US-China Summit: Photo-Op Diplomacy

When Deng Xiaoping arrived in the United States in January 1979, he became the first high-level Chinese Communist leader to ever come to America.

Deng's visit, best remembered by the image of the exuberant Chinese leader waving a ten-gallon hat from a stagecoach at a Texas rodeo, was regarded as a complete success and a milestone in US.-Chinese relations.

When President Jiang Zemin sat down with President Clinton yesterday, the two leaders made the most important attempt to mend US-Chinese relations since the 1989 incident in Tiananmen Square. But don't be mistaken: This summit is more for the photographers than the policymakers.

While there is no shortage of issues between the two countries that merit discussion, this summit is not a particularly substantive event. US-Chinese summits are so rare a diplomatic occasion, ceremony has trumped substance. But, given the downward trend in bilateral relations in the last several years, a little ceremony may be the next best thing. Photo-op summits are probably better than no summits at all.

For Jiang, his seven-city tour of the US is particularly important.

It is the first opportunity for the apparatchik to put a human face on Chinese communism.

At first glance, it seems dubious that Jiang has what it takes to conduct a successful public relations campaign in the US. But don't be too sure; he prepared for this trip for months and spokesmen from the Chinese Foreign Ministry indicated that Americans should expect a "charm offensive."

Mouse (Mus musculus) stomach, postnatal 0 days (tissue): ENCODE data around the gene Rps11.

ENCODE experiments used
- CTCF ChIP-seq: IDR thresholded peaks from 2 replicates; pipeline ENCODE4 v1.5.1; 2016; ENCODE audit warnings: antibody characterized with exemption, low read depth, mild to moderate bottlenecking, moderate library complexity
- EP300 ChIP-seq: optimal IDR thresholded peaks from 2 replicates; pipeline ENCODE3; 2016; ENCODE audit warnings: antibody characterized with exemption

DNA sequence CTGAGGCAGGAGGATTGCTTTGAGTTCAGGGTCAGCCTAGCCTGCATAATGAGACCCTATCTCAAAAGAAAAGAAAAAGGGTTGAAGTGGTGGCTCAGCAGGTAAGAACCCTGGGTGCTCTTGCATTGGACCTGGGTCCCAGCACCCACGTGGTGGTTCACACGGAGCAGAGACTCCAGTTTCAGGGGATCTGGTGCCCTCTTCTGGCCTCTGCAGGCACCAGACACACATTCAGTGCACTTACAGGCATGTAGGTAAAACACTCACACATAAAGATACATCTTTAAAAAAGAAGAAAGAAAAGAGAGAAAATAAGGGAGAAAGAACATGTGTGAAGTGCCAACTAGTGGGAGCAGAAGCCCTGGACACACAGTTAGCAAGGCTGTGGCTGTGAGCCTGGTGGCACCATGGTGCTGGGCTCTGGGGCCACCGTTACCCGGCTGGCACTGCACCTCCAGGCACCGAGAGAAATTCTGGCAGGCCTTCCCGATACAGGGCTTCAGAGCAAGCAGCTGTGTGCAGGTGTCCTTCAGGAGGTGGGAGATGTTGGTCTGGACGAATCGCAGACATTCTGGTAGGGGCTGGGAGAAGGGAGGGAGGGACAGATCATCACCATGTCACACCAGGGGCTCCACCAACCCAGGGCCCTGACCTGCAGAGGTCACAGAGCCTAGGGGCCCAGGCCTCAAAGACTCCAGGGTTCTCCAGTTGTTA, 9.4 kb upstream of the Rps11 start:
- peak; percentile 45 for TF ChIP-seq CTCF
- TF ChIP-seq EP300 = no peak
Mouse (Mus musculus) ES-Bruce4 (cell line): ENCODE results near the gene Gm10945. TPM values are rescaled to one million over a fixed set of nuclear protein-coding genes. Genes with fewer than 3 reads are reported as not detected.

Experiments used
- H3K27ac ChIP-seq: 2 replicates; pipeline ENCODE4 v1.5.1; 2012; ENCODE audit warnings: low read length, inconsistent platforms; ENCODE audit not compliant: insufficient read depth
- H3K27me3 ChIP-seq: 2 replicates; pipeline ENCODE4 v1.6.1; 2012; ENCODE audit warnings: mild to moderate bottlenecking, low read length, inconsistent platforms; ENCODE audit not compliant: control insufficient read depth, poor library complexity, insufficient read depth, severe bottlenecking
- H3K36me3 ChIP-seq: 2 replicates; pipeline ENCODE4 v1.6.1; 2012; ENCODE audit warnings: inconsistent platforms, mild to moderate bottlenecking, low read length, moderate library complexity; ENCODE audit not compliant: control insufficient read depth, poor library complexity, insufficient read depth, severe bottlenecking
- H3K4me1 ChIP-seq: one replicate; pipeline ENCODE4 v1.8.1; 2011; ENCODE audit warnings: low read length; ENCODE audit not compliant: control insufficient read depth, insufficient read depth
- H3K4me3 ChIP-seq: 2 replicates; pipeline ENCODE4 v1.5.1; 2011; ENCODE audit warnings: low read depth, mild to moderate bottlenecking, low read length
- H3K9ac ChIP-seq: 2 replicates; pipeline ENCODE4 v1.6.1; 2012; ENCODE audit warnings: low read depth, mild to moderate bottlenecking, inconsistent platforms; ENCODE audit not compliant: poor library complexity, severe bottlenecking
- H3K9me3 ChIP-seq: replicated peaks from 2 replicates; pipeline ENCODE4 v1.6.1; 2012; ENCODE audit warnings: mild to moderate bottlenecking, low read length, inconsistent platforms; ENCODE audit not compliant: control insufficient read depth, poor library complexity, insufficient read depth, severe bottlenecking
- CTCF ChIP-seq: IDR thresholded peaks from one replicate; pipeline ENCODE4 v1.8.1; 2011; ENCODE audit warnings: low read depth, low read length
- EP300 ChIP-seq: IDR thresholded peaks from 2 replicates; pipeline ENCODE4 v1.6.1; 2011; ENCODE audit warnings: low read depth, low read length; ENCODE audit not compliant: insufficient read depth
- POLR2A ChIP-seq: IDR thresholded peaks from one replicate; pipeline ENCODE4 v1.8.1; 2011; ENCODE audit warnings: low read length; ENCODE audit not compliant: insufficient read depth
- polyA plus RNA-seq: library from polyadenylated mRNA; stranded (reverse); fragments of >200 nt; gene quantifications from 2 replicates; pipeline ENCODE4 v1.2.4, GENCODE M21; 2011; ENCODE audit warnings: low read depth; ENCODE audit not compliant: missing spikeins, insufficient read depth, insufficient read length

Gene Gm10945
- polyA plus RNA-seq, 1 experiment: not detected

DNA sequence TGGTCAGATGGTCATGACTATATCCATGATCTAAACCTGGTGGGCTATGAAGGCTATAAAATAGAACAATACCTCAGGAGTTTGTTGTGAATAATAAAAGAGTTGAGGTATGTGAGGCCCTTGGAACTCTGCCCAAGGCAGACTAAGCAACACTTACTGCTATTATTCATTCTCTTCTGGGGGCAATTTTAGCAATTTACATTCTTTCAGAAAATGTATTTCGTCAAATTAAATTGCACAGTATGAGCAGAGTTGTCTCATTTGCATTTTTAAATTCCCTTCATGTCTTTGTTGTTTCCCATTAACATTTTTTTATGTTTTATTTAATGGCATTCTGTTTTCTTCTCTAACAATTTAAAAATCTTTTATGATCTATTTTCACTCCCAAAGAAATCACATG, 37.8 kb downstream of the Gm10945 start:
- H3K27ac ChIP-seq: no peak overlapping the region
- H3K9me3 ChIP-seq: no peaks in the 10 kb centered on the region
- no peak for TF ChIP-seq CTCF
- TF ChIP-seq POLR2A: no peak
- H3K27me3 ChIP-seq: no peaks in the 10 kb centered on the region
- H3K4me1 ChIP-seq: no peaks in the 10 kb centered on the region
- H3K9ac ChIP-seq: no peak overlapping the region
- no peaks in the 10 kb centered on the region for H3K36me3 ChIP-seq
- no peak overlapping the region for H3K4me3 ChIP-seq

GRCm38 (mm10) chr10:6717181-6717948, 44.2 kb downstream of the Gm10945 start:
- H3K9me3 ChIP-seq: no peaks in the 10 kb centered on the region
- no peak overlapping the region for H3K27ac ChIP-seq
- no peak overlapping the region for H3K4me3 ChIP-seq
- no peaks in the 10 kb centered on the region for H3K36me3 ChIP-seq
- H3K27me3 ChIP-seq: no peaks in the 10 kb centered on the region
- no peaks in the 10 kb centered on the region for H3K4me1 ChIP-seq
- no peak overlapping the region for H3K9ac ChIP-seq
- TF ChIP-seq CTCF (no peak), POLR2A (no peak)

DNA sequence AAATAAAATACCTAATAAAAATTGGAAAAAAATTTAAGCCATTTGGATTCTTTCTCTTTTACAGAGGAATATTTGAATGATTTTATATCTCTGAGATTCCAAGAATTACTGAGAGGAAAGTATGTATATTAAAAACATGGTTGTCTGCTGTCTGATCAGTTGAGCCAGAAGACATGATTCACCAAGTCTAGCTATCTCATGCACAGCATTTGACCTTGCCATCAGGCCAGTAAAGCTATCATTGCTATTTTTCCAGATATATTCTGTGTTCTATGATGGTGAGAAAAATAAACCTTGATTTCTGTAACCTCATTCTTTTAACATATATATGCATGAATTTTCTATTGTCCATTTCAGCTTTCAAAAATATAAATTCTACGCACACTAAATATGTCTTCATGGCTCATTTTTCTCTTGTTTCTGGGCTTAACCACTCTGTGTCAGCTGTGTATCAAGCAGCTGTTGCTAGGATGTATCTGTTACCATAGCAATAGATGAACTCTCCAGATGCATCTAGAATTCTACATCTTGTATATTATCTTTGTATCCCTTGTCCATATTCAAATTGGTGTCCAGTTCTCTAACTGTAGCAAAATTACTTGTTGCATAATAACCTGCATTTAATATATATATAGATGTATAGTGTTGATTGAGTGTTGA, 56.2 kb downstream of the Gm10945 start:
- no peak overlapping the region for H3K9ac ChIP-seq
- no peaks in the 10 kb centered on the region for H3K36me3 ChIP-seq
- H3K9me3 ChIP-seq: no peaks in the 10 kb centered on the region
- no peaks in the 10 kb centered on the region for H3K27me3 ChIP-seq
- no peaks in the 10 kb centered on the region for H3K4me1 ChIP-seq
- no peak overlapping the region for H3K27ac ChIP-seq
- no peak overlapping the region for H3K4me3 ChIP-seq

How could the usually stiff Chinese president with thick lenses and dyed hair get American audiences to warm up to him?

First, he has supposedly put away his TelePrompTer and recently undergone American-style media training to prepare for public appearances. In an apparent sign of confidence, Jiang has taken the uncharacteristic move of agreeing to at least two unscripted press appearances while here.

Second, unbeknown to most Americans, Jiang is an avid singer. In fact, last year while on a visit to the Philippines, Jiang sang a duet - Elvis Presley's "Love Me Tender" - with President Fidel Ramos.

While Jiang showed a little verve playing "Aloha Oe" earlier this week in Honolulu, it may be a preview of coming attractions. Whether it has its intended effect, the leader of the world's most populous country wants to show his lighter side.

The Clinton administration will claim some small summit successes in its efforts to: gain Jiang's signature on the UN Convention on Economic, Social, and Cultural Rights; end Chinese sales of anti-ship cruise missiles to Iran; and to certify that China has stopped exporting nuclear-weapons-related material.

Furthermore, if past behavior is any guide, China may still release a handful of dissidents in a limited attempt to quell American protesters during Jiang's stay.

Nevertheless, a summit's success is measured against expectations. And for this reason, the Clinton administration was wise to keep expectations fairly modest.

The biggest danger is that this week's summit is being viewed as an end in itself rather than an ongoing process. The US's relationship with China is likely to be the single most important for the next century. If these summits are to get beyond the ceremony of making introductions, they must become routine.

Summits between the US and China should not be spectacular events held once a decade.

During the height of the cold war, summits between Washington and Moscow were nearly a constant feature in our diplomacy, and, unlike with Beijing, there was virtually no common ground between us and the "Evil Empire."

US-Chinese relations deserve no less. Hence, the Clinton administration should announce the date when President Clinton will travel to China for a second summit.

This announcement is the only way for the relationship to become enduring and less vulnerable to the inevitable differences that will occur.

It is also our best chance of making US-Chinese summits more a matter for policymakers than photographers.

* William J. Dobson is associate editor at Foreign Affairs.

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